Why Max Bruch’s Violin Concerto No 1 is tough to execute

The concerto goes to both extremities of a violin's musical range, containing notes of raw, saw-like deepness along with pitches so high they seem not to be aimed at humans.

The composer Max Bruch, who wrote Violin Concerto No 1, which will be played as part of Abu Dhabi Classics.
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Max Bruch's famous Violin ­Concerto No 1 contains clusters of notes so dense that after playing it the poor soloist's fingers must end up throbbing. First performed in 1868, this barnstorming piece of music is often cited as one of the most difficult pieces ever written for the violin. Listen to it and you'll hear why – it's a showcase for pretty much everything the violin can do.

The concerto goes to both extremities of the instrument's musical range, containing notes of raw, saw-like deepness along with pitches so high they seem to be aimed not at humans, but dogs – a challenge to any player's virtuosity. Oh, and did I mention that the piece has a rich melodic sweetness to it that if played too rough or unpolished will diminish it?

Bruch's concerto doesn't just require sharp finger work, however. As any violinist will tell you, that isn't necessarily the hardest part of any performance. It also obliges the performer to make quicksilver leaps of tone and pace. It's this breathtaking variety – kept under control by an unfailing concern with musical order – that makes the concerto one of the most-performed pieces of violin music.

The concerto's popularity has nonetheless given Bruch's reputation a problem: it's made him come across as a one-hit wonder. Bruch himself got a little sick of this. "I can't listen to this concerto anymore," he once complained to his publisher. "Do you suppose I've only written one concerto?"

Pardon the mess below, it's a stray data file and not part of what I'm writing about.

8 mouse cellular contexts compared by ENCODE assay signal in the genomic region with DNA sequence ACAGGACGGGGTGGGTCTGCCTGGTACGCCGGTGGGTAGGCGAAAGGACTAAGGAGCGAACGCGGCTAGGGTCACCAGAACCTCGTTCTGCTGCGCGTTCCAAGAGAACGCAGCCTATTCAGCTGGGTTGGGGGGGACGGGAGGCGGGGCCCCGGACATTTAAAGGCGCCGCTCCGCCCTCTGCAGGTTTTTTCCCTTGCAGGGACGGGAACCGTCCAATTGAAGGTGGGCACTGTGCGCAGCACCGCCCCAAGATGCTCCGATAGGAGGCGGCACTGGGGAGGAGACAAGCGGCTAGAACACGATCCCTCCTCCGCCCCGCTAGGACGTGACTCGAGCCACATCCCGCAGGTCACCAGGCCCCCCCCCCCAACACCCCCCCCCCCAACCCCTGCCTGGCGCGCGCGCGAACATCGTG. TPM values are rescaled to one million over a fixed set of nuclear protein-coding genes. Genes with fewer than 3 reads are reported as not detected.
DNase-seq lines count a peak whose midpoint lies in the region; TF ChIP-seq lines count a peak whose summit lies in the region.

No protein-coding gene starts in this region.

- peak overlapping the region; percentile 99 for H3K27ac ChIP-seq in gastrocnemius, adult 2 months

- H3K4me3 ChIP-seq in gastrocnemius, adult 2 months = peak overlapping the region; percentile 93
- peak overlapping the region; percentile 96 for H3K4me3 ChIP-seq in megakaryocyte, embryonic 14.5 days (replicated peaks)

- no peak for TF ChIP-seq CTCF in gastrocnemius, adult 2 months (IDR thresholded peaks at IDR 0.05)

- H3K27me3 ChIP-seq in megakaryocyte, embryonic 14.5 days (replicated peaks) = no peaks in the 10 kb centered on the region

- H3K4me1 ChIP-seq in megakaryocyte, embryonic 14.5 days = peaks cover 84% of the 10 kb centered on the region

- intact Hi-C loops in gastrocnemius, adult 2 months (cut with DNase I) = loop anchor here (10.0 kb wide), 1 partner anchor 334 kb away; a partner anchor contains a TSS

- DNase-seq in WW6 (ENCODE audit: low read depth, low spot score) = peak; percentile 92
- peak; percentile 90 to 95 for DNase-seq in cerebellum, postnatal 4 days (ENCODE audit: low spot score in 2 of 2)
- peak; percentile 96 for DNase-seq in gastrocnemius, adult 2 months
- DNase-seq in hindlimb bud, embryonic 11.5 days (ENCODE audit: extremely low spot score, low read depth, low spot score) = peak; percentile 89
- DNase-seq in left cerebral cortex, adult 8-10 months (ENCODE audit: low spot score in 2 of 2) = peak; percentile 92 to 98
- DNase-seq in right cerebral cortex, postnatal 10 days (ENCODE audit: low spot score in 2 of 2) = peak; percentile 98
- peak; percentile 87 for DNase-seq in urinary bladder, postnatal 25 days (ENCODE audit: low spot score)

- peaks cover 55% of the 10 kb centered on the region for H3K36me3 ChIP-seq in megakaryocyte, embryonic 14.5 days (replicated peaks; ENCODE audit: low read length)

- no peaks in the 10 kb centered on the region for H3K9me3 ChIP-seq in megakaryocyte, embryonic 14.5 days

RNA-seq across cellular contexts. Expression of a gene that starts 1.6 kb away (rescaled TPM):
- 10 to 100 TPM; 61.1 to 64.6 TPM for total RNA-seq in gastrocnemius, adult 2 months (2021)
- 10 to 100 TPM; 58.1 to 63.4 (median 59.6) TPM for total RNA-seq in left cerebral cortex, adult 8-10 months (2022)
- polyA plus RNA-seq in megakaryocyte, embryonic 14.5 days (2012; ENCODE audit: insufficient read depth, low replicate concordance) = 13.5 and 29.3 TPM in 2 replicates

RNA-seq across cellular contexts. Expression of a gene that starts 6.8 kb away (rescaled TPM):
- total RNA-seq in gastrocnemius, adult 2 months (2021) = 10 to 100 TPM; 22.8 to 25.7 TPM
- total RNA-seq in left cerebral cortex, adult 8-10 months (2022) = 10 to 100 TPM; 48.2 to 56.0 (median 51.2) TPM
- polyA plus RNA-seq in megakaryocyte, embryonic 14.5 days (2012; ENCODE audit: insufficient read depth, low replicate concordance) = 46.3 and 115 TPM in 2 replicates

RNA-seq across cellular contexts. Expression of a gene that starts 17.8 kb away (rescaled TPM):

One reason why Bruch’s other work never made such an impact is partly because of the 19th century’s musical politics – in the century’s culture war, he found himself backing the wrong side. During Bruch’s lifetime, German music split between a traditionalist camp, headed by Johannes Brahms, and the avant-garde, headed by Richard Wagner. Bruch was decidedly a traditionalist, leading to him being marked down as a dogged conservative, a composer who produced consistently good music but who failed to push the ­envelope.

This may have possibly been true, but it hardly matters now. We look to music composed 150 years ago not because it shows us the future, but because it has stood the test of time. And despite Bruch's reputation, his famous concerto actually broke the mould not just in its popularity, but in the way it's put together. The first movement is actually listed as a prelude, a gorgeous call and response between violin and orchestra that (unusually) acts as a preamble to a main central movement. Here the solo violin develops a beautiful, song-like melody over a light breeze of strings, while the tightest knot of virtuoso playing explodes in the concerto's final movement. It's an unusually paced, uplifting journey, one that has resulted in a firework display of standing ovations for its players through the piece's life. Let's just hope those string players give their hands a good rest afterwards.